I love that Pittsburgh is slowly becoming the new home of counter-culture in America. Creative, thinking people who can’t get by in New York City and can’t afford the west coast have been trickling into Western Pennsylvania, destined to turn neighborhoods like Larryville and Troy Hill into the new Bohemia. Here, they can own homes or rent loft apartments and still have cash at the end of the month to buy art supplies, perform shows and invite their friends to join them in this most livable city.
As evidence of our growing counter-culture movement, witness the appearance of the Pittsburgh Cacophony Society a few years ago (and their increasingly-popular Santarchy stunt, now in its third year). Consider that both the Society for Creative Anachronism’s annual Pennsic War and the Anthrocon Furry Convention have both found homes here. And now, the small but growing burner community has announced plans to launch a “regional burn event” called “Frostburn in 2008.
For those who haven’t noticed the increasing mention of Burning Man in the media over the past few years, now might be the time to rub your eyes, sit up and pay attention. What started as a solstice party on a San Fransisco beach and grew into a week-long art event and temporary desert community of 47,000 people is now expanding into a world-wide social phenomenon. Groups in major cities across the globe have taken it upon themselves to spread the burner vibe and ethic to their local communities, through one-day parties and weekend-long campground takeovers. Throw in a gift economy, radical self-expression and immediacy of experience, and you have yourself a regional burn.
Like the big event in Nevada’s Black Rock Desert, local “burns” shun corporate sponsorship and consumer culture. Instead, they create an environment that encourages participants to expand their horizons and explore the person they might become when separated from commercial influence. In place of merchant booths and souvenir stands, you’ll find “theme camps” ranging in focus from clubbing and cavorting to holistics and spirituality. Adults look (and sometimes act) like children as they climb giant art installations, dance freely and play with balls of fire. Golf carts, automobiles and even school buses are converted into “mutant vehicles” covered with fur, scales, neon lights or even reclaimed lumber. A random passer-by could offer you a drink of homemade wine, a riddle, or a journey to another world. Or perhaps not: you never know what might happen when a subset of the world’s most creative minds and free spirits come together to discover and celebrate what really makes them tick.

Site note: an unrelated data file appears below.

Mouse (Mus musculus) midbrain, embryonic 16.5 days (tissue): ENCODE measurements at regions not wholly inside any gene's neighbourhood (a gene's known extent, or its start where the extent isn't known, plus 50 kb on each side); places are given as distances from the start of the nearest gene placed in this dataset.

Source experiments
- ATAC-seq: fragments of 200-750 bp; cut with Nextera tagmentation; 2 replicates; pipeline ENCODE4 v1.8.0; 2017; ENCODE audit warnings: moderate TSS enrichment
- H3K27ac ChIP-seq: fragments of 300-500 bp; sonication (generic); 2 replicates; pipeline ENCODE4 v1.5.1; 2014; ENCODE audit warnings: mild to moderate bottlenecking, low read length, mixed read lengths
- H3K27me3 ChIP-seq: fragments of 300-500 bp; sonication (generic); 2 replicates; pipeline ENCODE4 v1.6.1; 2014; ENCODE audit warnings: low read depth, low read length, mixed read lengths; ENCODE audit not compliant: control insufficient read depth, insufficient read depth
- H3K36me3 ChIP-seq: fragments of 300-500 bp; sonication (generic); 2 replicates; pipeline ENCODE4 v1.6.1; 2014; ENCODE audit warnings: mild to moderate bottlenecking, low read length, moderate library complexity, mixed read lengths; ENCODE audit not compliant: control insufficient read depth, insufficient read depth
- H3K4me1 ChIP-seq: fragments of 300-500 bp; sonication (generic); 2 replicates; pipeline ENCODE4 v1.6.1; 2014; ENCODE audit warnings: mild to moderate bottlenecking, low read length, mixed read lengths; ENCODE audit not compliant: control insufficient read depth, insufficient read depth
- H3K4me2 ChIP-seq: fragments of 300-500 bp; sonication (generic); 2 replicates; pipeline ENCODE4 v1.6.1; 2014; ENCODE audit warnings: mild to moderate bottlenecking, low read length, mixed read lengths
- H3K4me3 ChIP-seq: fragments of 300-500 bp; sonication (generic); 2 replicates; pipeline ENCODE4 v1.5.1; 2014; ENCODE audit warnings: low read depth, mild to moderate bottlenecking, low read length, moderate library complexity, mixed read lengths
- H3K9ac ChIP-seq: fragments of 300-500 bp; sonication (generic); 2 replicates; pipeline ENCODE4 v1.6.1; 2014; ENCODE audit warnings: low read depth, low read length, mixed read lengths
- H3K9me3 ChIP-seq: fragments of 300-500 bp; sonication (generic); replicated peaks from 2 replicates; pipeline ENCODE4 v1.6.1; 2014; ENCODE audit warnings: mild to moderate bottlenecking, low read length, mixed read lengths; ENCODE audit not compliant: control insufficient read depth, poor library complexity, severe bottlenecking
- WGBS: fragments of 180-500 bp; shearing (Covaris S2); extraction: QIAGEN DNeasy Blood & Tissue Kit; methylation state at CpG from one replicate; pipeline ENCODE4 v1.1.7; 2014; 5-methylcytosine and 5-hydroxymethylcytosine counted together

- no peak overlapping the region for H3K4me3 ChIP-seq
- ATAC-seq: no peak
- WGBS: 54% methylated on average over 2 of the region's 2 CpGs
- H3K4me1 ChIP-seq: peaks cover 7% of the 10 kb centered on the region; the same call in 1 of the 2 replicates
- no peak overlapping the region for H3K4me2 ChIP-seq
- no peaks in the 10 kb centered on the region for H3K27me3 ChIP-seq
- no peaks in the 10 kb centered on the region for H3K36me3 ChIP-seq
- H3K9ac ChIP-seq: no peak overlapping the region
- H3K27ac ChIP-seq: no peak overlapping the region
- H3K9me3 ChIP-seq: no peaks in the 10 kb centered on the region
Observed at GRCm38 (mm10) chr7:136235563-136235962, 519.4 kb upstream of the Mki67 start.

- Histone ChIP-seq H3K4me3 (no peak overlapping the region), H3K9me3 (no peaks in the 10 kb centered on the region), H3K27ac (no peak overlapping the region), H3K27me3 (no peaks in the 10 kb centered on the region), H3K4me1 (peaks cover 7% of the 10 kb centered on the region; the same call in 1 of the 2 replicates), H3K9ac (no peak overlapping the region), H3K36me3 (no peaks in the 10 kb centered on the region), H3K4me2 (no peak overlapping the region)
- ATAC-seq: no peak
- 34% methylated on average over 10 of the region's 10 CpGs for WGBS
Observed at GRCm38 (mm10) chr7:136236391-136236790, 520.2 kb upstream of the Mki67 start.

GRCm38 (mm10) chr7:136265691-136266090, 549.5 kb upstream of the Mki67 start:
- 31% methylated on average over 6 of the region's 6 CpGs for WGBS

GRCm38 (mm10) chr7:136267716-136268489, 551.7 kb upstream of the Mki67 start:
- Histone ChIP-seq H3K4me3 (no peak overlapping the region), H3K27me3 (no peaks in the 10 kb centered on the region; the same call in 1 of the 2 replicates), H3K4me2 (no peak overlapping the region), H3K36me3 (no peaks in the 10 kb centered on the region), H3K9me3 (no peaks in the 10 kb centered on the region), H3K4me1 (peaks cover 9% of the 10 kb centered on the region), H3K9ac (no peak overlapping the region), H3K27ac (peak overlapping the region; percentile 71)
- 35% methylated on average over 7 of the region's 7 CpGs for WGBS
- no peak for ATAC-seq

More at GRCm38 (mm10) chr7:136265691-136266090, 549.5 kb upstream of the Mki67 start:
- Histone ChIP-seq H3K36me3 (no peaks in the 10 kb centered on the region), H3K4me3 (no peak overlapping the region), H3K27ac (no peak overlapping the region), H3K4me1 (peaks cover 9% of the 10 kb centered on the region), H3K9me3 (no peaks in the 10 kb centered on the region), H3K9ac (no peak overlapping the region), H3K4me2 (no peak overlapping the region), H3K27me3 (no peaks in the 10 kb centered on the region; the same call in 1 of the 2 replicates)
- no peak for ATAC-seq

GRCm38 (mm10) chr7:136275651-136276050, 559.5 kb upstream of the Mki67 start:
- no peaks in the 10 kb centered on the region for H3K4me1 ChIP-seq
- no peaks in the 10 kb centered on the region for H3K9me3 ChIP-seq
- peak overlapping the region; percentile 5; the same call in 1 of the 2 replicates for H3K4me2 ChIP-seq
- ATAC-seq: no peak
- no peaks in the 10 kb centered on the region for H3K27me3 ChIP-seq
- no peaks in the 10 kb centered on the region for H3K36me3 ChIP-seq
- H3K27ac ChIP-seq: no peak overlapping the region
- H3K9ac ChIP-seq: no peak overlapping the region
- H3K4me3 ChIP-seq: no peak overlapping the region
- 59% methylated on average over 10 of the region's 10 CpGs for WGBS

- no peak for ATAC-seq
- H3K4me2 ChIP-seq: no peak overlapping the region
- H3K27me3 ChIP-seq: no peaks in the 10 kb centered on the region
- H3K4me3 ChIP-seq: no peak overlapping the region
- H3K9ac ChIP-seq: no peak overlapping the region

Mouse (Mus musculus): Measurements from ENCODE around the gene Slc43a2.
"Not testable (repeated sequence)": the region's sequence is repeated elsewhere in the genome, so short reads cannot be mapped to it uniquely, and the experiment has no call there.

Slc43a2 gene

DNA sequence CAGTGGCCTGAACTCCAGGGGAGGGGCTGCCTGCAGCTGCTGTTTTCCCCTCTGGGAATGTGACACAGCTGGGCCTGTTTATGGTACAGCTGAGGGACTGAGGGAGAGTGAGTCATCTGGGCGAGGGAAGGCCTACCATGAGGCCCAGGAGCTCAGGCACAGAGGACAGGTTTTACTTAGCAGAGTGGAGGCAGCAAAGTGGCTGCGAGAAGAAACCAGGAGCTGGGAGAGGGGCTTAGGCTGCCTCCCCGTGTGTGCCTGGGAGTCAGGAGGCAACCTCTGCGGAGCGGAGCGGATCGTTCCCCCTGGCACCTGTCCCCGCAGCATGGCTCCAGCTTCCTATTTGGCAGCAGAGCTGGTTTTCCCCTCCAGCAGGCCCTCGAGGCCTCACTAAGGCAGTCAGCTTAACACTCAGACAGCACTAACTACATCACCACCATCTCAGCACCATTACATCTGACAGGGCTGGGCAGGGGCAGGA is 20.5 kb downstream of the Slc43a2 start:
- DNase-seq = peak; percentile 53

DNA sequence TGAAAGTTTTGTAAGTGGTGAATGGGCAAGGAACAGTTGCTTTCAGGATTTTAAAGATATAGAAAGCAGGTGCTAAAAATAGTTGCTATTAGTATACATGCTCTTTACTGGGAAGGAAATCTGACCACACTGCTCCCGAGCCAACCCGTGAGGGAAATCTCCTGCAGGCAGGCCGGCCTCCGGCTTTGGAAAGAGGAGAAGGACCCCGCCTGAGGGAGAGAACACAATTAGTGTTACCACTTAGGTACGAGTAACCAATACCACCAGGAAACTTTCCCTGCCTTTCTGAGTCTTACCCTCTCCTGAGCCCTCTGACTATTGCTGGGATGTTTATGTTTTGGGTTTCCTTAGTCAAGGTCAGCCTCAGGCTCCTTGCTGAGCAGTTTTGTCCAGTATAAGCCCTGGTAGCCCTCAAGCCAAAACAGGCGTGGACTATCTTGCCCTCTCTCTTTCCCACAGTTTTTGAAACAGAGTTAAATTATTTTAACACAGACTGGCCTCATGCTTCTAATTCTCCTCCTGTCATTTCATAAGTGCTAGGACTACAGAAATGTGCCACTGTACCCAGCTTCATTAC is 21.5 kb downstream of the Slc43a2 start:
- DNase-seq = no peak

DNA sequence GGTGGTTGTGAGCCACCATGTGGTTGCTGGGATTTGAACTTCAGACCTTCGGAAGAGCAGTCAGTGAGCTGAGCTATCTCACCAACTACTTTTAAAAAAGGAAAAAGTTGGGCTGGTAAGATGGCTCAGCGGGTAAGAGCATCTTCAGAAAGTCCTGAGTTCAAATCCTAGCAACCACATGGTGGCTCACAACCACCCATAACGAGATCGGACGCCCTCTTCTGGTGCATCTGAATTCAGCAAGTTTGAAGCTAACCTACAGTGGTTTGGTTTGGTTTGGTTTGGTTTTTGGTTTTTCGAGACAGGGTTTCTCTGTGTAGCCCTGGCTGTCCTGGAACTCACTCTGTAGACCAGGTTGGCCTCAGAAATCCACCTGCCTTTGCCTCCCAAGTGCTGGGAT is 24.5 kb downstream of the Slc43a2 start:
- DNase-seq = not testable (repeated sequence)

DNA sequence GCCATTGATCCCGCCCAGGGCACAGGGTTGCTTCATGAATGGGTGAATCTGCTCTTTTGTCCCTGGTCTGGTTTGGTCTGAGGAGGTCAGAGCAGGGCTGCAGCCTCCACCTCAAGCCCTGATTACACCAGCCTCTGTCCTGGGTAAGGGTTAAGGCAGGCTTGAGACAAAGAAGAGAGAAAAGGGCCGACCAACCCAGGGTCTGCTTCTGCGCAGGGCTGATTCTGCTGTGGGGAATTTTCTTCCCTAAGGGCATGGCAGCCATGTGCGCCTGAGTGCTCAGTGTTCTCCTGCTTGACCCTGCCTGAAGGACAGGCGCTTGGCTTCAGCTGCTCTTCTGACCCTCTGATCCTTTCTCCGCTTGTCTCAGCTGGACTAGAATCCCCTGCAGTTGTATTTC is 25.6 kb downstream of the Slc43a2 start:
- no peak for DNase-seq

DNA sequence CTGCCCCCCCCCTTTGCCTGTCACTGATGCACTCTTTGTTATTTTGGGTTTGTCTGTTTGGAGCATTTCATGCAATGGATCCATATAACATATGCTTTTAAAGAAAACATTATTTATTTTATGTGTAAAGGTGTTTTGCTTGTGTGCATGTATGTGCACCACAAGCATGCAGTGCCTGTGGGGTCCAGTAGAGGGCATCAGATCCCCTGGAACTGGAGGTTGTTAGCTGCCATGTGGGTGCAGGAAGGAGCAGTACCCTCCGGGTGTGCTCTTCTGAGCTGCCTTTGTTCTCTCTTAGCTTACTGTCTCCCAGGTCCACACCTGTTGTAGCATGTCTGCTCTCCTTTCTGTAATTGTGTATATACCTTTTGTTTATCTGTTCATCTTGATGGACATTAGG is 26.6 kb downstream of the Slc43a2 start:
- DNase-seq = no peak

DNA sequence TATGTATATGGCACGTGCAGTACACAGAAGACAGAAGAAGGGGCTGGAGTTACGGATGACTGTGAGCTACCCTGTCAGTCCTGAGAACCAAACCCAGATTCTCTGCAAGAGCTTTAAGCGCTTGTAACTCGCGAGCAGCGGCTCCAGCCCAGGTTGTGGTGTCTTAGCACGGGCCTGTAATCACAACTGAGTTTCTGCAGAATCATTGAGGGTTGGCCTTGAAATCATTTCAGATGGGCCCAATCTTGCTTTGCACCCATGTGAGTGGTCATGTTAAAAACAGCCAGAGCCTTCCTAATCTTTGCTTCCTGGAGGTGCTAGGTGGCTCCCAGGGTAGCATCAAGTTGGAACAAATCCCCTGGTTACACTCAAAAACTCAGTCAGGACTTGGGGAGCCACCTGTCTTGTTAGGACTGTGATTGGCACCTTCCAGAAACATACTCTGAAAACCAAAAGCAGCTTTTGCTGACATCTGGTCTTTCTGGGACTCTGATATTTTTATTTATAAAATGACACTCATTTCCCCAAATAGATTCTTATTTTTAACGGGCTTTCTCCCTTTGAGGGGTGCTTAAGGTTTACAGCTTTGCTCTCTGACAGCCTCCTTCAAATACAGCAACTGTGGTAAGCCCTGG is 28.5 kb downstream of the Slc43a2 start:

As you might guess, it’s not for everybody. Pittsburghers who are happy to exist within the boundaries of peer pressure would be no more comfortable at a burn than a bartender would at a twelve-step meeting (Sam Malone excepted). But if you pine for something different—if you’re tired of complaining that nothing new ever happens around here—maybe it’s time for you to climb under the covers with Pittsburgh’s counter-culture.
Maybe it’s time to join Frostburn, the closest thing to Burning Man you’ll find this far from the desert.
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